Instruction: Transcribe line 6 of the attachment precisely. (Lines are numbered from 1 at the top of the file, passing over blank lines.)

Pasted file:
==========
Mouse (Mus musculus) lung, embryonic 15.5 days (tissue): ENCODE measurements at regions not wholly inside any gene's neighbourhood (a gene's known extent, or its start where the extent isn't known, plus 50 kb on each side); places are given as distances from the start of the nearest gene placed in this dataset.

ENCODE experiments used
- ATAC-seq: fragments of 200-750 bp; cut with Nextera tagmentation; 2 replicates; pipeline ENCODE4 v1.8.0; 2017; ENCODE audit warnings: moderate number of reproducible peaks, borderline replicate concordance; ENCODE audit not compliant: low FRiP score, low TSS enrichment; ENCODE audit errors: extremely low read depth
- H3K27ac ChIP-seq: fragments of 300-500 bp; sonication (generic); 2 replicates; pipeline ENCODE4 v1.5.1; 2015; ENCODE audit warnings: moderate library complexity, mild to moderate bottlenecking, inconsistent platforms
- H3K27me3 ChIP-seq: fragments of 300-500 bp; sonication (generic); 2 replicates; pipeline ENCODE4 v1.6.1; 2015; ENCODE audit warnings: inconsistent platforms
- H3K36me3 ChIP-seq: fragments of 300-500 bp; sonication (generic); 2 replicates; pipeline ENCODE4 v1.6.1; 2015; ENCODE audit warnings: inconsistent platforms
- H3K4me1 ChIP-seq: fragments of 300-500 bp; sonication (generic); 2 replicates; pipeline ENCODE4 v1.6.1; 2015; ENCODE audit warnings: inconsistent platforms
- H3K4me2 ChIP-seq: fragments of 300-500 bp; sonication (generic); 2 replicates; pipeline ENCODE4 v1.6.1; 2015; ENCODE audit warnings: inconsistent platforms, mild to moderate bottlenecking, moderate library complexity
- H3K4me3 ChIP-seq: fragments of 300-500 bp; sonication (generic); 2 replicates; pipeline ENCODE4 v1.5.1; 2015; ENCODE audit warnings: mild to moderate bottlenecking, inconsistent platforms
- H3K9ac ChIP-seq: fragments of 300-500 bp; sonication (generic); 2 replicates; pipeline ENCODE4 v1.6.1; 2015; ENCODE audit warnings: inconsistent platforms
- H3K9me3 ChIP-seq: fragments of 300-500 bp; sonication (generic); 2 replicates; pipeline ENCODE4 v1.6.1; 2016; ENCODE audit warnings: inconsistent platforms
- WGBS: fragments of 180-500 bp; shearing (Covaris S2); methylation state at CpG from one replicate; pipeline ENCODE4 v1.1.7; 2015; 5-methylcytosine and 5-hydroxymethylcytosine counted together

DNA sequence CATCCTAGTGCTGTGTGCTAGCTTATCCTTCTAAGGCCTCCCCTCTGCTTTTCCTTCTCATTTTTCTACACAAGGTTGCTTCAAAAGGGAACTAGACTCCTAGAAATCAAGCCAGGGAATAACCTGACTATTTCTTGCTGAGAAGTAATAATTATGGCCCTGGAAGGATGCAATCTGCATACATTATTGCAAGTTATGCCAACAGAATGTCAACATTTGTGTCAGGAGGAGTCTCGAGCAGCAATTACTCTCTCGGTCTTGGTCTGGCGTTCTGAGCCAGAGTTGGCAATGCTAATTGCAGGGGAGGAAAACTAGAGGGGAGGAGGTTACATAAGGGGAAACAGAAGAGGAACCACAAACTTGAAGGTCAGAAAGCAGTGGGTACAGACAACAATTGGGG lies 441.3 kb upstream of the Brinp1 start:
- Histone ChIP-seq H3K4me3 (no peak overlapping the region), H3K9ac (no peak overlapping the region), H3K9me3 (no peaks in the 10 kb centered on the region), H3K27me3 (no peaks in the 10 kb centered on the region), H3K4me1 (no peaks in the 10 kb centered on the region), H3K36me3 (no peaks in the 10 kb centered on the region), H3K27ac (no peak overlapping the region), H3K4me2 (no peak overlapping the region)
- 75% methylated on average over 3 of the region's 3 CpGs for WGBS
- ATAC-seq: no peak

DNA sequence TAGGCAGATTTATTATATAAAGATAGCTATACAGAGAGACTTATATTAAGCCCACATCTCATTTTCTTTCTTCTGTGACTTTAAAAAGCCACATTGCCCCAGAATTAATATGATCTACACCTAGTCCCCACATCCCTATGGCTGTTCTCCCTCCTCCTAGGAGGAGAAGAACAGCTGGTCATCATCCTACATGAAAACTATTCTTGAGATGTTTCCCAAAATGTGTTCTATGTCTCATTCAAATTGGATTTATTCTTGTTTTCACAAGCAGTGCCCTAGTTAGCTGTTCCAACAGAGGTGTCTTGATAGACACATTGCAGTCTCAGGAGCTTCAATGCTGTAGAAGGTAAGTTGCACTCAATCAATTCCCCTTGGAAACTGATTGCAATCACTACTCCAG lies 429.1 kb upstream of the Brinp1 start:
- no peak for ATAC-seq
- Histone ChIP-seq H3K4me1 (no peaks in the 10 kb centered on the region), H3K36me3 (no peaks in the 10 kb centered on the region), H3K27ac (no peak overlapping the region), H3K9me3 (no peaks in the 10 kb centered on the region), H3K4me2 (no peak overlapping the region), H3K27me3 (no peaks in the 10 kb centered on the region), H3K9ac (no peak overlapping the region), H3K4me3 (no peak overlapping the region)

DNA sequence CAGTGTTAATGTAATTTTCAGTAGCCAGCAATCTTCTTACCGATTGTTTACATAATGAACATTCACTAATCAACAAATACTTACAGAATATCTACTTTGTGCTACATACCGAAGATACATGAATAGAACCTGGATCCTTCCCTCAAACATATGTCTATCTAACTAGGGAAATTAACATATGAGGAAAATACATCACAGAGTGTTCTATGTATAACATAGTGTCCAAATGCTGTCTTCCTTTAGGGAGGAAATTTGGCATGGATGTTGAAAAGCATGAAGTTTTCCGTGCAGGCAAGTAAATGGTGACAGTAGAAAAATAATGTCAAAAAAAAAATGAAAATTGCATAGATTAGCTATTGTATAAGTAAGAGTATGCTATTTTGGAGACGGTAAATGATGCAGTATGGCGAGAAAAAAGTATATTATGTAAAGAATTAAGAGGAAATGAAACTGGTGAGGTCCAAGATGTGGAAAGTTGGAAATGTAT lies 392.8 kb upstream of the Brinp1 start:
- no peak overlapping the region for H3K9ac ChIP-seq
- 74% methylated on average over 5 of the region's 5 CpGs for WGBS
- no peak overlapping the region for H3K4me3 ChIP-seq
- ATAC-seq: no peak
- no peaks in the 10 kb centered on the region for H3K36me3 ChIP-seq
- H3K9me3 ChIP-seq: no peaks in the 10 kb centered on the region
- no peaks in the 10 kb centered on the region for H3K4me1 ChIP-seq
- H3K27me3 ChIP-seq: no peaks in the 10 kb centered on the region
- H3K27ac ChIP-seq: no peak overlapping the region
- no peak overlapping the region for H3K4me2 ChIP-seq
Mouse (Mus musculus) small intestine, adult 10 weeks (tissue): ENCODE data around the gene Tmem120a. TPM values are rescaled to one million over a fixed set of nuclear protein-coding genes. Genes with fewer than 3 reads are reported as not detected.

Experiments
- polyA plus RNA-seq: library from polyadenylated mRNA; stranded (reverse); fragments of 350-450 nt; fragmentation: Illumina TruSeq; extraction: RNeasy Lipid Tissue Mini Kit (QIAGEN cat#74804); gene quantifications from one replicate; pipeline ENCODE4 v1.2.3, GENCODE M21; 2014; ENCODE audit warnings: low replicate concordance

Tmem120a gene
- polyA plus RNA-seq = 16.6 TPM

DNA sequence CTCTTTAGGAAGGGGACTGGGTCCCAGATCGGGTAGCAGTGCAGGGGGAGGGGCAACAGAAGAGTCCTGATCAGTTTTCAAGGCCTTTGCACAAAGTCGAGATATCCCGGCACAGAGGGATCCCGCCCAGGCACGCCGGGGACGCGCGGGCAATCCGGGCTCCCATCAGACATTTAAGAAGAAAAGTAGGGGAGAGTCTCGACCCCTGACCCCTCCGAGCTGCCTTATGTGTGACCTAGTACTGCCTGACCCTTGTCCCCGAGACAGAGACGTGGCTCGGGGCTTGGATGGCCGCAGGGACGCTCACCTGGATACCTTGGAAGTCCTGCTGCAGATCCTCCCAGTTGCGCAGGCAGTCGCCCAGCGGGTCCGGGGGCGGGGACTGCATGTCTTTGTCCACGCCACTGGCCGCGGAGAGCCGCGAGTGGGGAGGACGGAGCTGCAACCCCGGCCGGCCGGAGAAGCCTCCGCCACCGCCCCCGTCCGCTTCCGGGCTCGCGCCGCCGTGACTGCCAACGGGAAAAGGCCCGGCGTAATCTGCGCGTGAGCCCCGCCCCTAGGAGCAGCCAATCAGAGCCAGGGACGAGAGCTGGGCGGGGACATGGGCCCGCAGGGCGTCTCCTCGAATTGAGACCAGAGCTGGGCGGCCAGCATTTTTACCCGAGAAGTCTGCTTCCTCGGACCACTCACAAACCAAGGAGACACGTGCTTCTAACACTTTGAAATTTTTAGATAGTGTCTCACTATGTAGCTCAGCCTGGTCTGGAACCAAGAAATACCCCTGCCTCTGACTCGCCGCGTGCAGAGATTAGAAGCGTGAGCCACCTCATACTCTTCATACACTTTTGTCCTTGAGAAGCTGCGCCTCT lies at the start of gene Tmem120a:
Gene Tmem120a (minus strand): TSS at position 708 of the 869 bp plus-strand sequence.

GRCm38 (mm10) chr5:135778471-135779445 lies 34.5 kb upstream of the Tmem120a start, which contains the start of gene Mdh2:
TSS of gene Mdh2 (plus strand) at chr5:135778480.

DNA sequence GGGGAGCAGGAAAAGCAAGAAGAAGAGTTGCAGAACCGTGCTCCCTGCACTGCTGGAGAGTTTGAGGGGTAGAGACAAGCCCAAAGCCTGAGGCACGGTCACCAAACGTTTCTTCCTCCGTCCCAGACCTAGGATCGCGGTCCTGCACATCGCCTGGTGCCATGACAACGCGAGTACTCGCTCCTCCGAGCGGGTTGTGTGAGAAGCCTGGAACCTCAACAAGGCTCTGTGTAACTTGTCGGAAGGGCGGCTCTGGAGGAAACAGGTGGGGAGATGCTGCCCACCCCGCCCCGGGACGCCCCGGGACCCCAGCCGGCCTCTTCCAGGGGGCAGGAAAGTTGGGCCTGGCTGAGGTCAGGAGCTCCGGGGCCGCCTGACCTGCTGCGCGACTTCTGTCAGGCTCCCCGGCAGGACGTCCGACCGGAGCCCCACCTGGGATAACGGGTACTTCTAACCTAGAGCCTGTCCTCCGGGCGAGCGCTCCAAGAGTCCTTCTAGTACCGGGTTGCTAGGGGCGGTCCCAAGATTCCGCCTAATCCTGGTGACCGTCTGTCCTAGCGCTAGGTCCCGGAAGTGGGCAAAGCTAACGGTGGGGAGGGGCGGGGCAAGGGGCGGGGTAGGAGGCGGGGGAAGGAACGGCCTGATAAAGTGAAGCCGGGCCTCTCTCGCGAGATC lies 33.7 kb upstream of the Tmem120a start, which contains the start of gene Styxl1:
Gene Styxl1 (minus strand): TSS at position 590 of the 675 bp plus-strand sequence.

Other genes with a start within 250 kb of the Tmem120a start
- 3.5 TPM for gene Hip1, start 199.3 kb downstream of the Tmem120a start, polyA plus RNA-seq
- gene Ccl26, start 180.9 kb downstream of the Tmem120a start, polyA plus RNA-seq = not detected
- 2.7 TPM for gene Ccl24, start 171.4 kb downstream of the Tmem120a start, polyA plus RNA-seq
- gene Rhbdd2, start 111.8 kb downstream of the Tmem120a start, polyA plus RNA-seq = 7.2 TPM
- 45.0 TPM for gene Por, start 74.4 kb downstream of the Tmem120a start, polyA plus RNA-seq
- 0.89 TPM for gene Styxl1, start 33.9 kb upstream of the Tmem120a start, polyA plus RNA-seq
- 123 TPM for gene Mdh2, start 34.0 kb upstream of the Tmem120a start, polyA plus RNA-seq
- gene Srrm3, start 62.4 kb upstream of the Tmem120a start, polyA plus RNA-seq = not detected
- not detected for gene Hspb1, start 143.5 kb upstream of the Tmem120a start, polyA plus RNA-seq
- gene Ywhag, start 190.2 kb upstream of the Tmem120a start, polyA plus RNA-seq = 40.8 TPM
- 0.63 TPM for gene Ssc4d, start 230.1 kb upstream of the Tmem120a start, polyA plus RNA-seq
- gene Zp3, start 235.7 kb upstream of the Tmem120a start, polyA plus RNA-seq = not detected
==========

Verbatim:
- H3K36me3 ChIP-seq: fragments of 300-500 bp; sonication (generic); 2 replicates; pipeline ENCODE4 v1.6.1; 2015; ENCODE audit warnings: inconsistent platforms